“We felt that for most women, your wardrobe is more valuable than your car – you would resell your car, why not your wardrobe? The big challenge was, to resell your wardrobe or high-end designer clothes, shoes, jewellery [etc] required time and patience. I felt there was this whole market of women who, in theory, would be very active sellers of an interest asset – their wardrobe – but didn’t necessarily have the time to do to it.”

A year after Covetique was set up, ASOS invested in the company and helped to grow the business.

“We were still an independent business but we worked closely with ASOS and they were a supporter of the business throughout the growth period.”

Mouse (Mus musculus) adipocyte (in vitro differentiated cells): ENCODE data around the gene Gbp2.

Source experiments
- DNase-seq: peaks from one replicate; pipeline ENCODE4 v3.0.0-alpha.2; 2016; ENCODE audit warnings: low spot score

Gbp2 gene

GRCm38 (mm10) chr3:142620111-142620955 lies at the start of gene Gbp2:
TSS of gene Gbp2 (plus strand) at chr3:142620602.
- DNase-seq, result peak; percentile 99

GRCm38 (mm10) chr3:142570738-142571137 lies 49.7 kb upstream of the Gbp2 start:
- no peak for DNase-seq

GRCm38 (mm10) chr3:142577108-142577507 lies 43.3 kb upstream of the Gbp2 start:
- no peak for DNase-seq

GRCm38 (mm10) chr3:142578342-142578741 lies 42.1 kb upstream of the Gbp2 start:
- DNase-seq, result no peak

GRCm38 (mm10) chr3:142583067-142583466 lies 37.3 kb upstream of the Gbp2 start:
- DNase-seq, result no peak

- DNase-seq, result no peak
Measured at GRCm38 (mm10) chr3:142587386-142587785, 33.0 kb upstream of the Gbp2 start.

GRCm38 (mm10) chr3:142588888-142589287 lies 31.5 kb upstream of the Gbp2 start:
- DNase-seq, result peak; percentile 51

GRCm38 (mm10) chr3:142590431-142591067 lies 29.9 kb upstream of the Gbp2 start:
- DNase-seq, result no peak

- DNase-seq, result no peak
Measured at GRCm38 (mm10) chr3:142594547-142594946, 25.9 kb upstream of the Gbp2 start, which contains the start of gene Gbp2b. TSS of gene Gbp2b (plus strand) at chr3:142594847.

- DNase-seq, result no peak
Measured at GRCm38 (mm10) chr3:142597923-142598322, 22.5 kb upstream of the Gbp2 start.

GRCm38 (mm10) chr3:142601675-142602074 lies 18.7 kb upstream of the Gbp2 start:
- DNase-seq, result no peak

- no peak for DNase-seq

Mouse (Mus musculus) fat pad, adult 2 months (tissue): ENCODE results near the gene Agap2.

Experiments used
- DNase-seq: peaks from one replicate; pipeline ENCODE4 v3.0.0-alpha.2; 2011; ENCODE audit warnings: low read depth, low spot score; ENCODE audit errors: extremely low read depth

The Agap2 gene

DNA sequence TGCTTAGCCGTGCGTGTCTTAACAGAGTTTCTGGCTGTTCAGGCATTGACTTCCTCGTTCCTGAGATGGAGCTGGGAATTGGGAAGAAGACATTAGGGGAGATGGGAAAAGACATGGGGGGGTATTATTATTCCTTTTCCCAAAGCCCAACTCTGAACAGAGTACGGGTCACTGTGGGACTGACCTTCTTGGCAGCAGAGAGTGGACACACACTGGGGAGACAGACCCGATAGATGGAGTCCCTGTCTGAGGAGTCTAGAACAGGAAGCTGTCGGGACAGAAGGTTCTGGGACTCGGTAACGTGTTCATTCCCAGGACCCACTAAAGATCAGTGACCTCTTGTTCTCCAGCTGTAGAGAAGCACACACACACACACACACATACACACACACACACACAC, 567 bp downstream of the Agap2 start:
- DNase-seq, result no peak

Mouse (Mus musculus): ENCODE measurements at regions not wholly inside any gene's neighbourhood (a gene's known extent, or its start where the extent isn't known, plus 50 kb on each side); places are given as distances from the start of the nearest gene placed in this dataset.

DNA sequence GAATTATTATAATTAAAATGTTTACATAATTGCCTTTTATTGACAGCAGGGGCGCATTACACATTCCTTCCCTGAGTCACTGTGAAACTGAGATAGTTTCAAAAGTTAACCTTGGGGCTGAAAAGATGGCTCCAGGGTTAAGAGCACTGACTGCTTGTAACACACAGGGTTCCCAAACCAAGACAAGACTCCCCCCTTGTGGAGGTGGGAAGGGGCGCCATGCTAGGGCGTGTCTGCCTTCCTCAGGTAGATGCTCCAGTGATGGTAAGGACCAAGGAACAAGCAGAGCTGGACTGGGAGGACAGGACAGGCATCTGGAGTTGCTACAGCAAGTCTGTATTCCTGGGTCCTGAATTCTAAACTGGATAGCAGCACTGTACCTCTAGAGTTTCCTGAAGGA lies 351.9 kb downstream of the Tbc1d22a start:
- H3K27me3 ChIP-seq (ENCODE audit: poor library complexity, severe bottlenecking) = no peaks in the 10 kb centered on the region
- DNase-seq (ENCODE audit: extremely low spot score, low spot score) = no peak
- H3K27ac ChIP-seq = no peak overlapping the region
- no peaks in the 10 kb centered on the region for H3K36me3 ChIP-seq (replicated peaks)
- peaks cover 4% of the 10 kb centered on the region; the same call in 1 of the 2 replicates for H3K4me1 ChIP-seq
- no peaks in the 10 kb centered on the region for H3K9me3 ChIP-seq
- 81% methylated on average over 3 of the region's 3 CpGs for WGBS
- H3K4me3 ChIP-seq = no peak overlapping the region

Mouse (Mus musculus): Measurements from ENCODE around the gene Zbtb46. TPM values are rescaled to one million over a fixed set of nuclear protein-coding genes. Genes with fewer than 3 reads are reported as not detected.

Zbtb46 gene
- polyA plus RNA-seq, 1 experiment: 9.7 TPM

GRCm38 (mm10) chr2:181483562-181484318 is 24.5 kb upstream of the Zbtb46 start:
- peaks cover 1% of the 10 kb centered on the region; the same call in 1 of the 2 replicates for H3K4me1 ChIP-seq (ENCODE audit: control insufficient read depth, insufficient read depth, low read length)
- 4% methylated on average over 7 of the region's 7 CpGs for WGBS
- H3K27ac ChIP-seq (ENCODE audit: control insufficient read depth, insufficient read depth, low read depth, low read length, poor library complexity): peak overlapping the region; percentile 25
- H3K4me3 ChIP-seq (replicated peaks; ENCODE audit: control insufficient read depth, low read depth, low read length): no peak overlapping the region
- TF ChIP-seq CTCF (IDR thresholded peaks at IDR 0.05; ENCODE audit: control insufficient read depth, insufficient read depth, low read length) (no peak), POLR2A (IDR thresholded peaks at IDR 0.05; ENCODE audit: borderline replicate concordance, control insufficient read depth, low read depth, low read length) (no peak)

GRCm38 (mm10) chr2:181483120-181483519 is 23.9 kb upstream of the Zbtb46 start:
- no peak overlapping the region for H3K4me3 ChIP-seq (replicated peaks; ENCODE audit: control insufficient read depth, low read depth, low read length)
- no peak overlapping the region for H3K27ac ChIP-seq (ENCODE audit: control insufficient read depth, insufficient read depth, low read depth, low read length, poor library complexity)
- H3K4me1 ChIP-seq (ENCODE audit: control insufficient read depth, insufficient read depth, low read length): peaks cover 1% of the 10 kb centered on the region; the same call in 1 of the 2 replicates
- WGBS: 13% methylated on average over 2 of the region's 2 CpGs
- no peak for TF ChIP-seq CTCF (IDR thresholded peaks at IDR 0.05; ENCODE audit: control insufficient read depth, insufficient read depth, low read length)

Growing pains

McClafferty learned that one of the hardest parts of scaling a business isn’t just access to capital, it is access to technology.

“We reached a point where we had 20 people, we were shipping to 68 countries, doing a run rate of $5m in sales, but we were struggling to scale on the infrastructure side.

“One of our major challenges was that we underestimated the complexity of our operational model. We had underinvested in technology and got to a point that our growth was becoming an issue and we were struggling to scale systems to meet our growth.

“That triggered a fundraising drive to try and raise the funds we needed, to invest to address that scale-up [of] our infrastructure. It was a difficult time to raise money.